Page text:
For most of the thrifty and frugal crowd, camping is a common summer adventure.
One of our readers (Thanks Judy) recently introduced me to “Boondocking.”
Boondocking is camping rough. Really rough. It’s also free. Boondocking refers to camping for free, weather it is at a Casino’s RV site or a wilderness area in a public park.
I’ve found several websites that index and rate “boondocking” sites:
True, some “perks” of maintained campgrounds aren’t always available — flush toilets and latrines, electricity hookups, noisy campsite neighbors.
There are a number of easy workarounds for the lack of plumbing (I’l let you Google “boondocking tips” for that info though).
Aside from roughing it, how else can you save money on your family camping trips?
1. Get your gear used. Tons of people take up camping every year, but tons of people give it up too. Freecycle lists, CraigsList and the classified ads are great ways to get the big stuff like camp stoves and tents. Smaller items like silverware, cooking pans and knives are easily (and cheaply) found at yard sales and thrift stores. Housewares are easiest to find in July right after “wedding season” and hardest to find in August and September when everyone is hunting up that stuff for dormitories. Conversely, if you’re not opposed to dumpster diving, check out your local college campus dorm dumpster areas as soon as the school year ends for a serious stash of housewears being ditched by departing grads.
2. Save on space and ice by preparing and freezing meals ahead. We make rice pudding, and freeze it in gallon sized ziploc bags. It stays frozen a long time, and makes great breakfasts over the campfire. Besides, it doesn’t leave puddles in the bottom of the cooler.
3. Try solar lights. You can find solar garden lights just about anywhere now, and they are great for marking out obstacles on the campsite, or having in the tent for little ones who are afraid of the dark.
4. Day camp. This never occurred to me until I saw a family doing this at a local lakefront park. They pitched a tent on the lawn, pulled out their cooler and sent the kids to play. Mom and dad held down “home base” at the tent and kept an eye on the kids. Little ones returned to the tent for naps or to change from swimsuits to playground clothes. It didn’t cost the family anything except the cooler full of water bottles and peanut butter sandwiches and the kids got to play all day. (Oh, and did I mention, mom didn’t have to check the shower for spiders, wash dishes in the dark, hassle with the propane stove, or worry about bears). When the sun went down or the kids got tired of playing, the family just folded up their tent and lawn chairs, and went home.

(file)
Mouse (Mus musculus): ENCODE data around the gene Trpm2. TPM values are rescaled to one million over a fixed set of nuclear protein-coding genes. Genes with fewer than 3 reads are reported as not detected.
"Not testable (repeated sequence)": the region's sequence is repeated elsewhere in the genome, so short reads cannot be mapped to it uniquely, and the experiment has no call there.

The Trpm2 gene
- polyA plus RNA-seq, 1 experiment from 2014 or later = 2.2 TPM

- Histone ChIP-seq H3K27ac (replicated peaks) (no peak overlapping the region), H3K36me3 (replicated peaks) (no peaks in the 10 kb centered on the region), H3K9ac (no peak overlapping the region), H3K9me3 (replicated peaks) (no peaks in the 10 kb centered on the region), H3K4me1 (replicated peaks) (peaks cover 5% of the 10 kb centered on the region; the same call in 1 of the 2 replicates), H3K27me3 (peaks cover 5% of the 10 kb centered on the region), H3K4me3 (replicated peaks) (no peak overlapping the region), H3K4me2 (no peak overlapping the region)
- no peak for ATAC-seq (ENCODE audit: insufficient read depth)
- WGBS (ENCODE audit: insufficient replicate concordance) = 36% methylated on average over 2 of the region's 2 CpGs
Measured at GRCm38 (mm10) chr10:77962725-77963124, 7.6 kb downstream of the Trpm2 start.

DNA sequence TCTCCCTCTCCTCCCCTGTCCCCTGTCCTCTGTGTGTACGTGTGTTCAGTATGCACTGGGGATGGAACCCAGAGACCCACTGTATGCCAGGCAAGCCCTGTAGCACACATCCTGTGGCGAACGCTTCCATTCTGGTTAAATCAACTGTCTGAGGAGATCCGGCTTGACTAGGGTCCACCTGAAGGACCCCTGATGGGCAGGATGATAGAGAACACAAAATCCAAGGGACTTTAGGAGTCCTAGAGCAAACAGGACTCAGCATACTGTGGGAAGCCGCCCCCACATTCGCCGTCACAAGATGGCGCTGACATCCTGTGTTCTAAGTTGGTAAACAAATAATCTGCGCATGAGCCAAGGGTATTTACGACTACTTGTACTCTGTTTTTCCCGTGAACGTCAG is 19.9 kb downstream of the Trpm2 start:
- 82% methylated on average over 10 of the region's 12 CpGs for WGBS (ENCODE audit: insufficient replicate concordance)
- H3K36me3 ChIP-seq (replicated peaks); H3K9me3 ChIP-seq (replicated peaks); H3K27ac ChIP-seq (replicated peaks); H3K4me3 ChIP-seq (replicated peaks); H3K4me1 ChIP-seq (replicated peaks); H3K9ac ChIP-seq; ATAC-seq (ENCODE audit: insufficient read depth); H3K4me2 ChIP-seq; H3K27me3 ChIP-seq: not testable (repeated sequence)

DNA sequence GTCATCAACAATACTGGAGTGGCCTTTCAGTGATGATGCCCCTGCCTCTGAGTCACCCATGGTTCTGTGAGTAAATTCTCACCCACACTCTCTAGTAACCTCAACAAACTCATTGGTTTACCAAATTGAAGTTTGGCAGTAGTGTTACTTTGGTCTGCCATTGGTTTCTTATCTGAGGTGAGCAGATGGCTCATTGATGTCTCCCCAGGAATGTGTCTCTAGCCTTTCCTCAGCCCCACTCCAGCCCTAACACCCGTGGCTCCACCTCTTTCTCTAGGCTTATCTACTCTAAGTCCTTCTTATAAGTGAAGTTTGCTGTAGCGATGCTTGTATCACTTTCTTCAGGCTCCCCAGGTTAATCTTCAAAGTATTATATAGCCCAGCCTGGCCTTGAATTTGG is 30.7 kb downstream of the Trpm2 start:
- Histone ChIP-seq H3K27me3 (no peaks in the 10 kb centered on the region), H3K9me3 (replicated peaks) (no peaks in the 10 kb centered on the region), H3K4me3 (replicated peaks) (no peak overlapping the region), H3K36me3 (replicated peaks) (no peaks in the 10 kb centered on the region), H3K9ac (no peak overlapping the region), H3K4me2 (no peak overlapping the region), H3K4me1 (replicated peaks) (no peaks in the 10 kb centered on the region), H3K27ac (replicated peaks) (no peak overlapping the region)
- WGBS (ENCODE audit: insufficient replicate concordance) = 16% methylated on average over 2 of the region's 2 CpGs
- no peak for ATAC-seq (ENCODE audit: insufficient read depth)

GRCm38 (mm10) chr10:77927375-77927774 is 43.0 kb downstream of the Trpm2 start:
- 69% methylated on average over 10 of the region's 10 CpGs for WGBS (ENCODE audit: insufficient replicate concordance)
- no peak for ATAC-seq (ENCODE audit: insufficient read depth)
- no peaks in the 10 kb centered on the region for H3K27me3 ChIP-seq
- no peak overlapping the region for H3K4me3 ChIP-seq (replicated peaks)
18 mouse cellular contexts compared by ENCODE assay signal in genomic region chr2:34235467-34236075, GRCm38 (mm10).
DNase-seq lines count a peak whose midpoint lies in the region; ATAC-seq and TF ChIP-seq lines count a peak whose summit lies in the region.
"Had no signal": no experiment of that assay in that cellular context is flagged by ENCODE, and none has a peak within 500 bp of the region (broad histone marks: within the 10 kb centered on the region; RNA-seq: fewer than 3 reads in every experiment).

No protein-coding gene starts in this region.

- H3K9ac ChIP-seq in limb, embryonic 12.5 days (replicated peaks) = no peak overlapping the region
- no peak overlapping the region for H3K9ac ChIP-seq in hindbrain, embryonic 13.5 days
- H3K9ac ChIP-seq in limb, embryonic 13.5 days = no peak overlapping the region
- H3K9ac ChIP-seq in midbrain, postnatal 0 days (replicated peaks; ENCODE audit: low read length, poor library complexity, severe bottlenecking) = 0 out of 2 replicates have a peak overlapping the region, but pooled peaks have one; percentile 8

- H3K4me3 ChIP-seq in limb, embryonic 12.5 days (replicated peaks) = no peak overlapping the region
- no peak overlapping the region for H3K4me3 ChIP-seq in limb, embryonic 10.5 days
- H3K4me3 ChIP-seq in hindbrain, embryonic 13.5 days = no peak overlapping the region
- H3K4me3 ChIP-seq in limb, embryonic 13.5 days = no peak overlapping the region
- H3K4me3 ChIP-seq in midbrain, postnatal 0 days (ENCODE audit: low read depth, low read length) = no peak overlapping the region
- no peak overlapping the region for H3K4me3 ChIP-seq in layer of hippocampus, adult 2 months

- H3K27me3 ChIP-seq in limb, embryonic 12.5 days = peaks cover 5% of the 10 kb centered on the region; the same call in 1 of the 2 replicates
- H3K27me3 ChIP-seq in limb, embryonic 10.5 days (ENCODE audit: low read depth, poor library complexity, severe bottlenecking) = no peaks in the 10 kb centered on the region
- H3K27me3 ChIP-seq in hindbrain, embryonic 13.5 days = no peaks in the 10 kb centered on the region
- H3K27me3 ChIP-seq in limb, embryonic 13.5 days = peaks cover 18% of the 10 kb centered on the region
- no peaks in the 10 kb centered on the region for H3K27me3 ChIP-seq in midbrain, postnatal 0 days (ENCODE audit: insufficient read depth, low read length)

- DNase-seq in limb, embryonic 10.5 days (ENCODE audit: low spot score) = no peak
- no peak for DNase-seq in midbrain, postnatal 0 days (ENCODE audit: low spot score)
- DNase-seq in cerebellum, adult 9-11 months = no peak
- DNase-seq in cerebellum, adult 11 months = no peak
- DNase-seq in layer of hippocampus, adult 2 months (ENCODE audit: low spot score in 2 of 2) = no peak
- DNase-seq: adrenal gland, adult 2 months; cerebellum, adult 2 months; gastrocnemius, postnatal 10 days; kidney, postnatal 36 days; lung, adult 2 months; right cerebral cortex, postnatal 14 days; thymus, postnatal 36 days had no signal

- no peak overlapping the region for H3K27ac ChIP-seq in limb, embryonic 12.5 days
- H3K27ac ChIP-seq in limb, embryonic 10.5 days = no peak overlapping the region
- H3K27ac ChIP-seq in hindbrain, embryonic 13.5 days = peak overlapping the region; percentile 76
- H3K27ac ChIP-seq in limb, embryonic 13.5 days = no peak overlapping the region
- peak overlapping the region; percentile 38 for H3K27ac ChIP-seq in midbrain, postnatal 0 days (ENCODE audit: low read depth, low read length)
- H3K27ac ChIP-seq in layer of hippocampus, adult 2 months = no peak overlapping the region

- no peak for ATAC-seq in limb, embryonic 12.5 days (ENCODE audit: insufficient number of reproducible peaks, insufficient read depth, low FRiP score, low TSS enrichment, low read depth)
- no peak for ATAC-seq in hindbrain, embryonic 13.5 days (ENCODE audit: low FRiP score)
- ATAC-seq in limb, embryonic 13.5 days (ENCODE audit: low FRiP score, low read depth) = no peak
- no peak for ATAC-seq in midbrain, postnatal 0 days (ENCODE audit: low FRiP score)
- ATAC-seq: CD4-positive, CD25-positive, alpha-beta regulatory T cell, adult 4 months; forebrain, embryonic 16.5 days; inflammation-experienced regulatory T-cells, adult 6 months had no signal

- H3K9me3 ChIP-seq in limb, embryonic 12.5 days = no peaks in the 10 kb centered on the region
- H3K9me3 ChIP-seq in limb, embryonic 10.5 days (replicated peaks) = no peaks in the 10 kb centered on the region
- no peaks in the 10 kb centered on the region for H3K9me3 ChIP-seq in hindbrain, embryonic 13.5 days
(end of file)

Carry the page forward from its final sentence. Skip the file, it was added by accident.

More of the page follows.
5. Camp off-season. My husband hates spiders, and as a result, will only camp in the winter. Like serious, dead-of-winter, snow-on-the-ground craziness. But let me tell you this, it’s cheap!
6. Camp during the week. If you’ve got the vacation time, a Monday-Thursday camping trip can sometimes cost 1/2 the weekend rates.
7. Share! Every summer we try to attend a four-day camping trip with some friends. Between us, we have five “parental teams” and around twenty children, or about eight tents and an RV. We rent three adjoining campsites and let the kids run loose between the three. That keeps our site rental fees very low, as we just split it based on the number of people in our group and the number of days we stay. We also share a couple of cook-stoves, and one fire pit, reducing our firewood expense greatly by sharing. (You can cook 35 marshmallows over one fire just as well as you can cook 4).